Florida Keys court may soon be back in session – if inmates return from storm exile

After being evacuated because of Hurricane Irma, hundreds of jail inmates from the Florida Keys may soon be returned to the islands. First order of business: court hearings to help clear the jail of inmates facing petty crimes, such as drinking in public.

If those hearing go through as planned early next week, it’ll give court staff, lawyers and judges some seven days to regroup amid widespread electricity outages, lack of cell phone coverage and clean-up efforts.

“For humanitarian reasons, we want to get this going as soon as possible. There are people in custody whose sentences could be up,” said Key West Public Defender Robert Longwood.

Getting Monroe County’s criminal-justice system back in action remains a daunting logistical challenge on an island chain spread out over 110 miles – and with one major road clogged with clean-up crews, returning residents and relief workers.

As Hurricane Irma bore down on the Keys, 466 inmates were evacuated from Monroe jails, including the main detention center on Stock Island. The storm came ashore on Cudjoe Key on Sept 10, battering the island chain and wrecking boats, homes and businesses throughout Monroe County.


Debris from Hurricane Irma lays on the side of the Overseas Highway in Islamorda in the Florida Keys, September 11, 2017.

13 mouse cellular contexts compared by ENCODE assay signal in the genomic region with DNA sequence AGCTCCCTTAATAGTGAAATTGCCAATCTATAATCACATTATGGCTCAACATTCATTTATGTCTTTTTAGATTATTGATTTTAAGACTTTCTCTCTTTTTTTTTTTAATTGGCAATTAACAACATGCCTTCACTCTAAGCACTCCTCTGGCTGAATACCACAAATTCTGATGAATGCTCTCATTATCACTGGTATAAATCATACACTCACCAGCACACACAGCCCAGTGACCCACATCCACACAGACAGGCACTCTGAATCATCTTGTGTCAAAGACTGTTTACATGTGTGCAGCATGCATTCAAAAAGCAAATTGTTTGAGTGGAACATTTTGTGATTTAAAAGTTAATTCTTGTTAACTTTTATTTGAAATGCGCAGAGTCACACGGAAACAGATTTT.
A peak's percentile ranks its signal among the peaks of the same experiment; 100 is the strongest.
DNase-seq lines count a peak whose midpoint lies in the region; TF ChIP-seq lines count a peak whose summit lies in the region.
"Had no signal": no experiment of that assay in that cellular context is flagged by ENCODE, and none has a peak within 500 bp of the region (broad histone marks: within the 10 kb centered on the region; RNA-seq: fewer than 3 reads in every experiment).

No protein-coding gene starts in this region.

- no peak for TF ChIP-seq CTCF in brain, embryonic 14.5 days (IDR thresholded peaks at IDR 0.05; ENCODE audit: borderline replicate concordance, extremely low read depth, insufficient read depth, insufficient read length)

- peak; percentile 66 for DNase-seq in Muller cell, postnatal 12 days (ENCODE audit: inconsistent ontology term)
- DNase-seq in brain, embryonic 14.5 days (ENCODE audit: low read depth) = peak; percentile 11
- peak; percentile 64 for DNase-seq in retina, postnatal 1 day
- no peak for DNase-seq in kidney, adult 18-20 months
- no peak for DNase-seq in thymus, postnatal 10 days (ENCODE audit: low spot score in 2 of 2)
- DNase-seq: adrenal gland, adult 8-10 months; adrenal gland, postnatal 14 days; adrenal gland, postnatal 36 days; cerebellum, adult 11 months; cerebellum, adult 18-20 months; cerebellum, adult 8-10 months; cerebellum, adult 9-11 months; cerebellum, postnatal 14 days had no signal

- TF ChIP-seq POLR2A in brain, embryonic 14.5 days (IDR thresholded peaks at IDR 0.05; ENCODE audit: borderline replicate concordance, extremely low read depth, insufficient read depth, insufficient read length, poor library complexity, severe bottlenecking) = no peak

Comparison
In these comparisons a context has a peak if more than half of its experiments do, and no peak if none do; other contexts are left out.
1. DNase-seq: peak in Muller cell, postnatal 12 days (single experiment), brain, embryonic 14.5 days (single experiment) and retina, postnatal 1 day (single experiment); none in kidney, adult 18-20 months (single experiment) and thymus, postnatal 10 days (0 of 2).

CHARLES TRAINOR JR ctrainor@miamiherald.com

For people arrested after the storm, there have been some initial court hearings held via phone from the main jail.

Officials considered holding hearings in Palm Beach County, possibly with specially appointed judges, but decided to plan for next week with the return of the inmates. The Monroe County Sheriff’s Office hopes to have them returned by the weekend, if the jails have power, sewer, water and food ready to go.

“We have to have the jail in the appropriate condition for them to return,” said Monroe Sheriff’s spokeswoman Becky Herrin.

The Key West state courthouse suffered some water damage but should re-open only to employees next Monday, according to a courts spokeswoman.

The next day, on Tuesday, the main jail will be the tentative site of a misdemeanor “plea” calendar, with a docket of felony cases the following day.

Many of those misdemeanor defendants are regulars, mostly homeless who flock to Key West and were arrested for trespassing or drinking in public in the weeks before Hurricane Irma hit. Between 50 and 60 could be eligible for release under plea deals or for time they have already served, said Longwood, the Public Defender.

“We have a large population of repeat offenders for the same crimes,” said Longwood, whose staff has been in touch with inmates in Palm Beach and their families.

The rest of the week also gives prosecutors and public defenders time to return home, and get working power and Internet in offices spread out throughout the islands.

“We were every fortunate, there wasn’t really any damages to our officers,” said Monroe Chief Assistant State Attorney Mark Wilson.